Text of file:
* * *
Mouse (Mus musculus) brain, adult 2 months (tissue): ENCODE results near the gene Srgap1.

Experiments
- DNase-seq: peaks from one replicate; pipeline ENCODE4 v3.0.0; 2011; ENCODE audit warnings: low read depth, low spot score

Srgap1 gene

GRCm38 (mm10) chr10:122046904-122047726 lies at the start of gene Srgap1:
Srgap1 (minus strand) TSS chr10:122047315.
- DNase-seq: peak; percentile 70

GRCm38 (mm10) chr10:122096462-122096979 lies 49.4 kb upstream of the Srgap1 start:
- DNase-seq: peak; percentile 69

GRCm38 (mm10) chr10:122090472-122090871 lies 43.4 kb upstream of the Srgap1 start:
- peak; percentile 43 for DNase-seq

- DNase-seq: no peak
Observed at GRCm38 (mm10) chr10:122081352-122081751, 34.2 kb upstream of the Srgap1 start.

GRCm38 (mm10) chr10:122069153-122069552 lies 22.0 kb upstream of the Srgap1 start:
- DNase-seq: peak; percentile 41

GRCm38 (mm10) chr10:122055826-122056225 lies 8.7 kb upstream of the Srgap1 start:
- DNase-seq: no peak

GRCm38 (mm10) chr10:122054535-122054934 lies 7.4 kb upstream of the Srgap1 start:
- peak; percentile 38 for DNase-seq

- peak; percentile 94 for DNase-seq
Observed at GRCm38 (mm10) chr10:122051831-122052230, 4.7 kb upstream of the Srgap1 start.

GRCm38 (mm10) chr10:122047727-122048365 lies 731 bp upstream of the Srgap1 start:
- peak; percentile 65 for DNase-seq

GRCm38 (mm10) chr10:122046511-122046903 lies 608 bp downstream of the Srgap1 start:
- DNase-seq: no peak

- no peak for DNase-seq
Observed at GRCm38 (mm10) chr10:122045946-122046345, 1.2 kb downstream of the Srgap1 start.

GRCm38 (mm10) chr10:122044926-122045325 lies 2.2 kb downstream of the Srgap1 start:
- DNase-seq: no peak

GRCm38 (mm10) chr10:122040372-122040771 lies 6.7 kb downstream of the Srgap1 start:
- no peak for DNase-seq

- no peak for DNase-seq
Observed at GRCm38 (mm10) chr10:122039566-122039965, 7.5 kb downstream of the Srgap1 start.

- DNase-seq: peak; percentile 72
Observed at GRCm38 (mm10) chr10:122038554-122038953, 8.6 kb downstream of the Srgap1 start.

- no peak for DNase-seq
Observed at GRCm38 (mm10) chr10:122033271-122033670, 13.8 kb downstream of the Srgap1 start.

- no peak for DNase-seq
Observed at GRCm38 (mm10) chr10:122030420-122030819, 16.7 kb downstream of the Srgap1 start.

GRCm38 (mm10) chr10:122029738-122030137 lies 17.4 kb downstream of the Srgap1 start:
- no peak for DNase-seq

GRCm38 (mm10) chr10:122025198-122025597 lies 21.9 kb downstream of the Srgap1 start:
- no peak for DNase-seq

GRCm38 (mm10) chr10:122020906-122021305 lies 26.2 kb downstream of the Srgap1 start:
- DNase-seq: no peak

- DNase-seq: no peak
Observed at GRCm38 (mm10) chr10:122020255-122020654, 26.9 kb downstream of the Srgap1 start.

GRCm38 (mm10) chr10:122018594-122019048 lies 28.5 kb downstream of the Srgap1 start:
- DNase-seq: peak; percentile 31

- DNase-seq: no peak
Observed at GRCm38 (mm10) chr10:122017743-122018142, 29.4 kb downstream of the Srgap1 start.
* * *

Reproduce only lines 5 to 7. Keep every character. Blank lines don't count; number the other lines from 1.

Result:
GRCm38 (mm10) chr10:122046904-122047726 lies at the start of gene Srgap1:
Srgap1 (minus strand) TSS chr10:122047315.
- DNase-seq: peak; percentile 70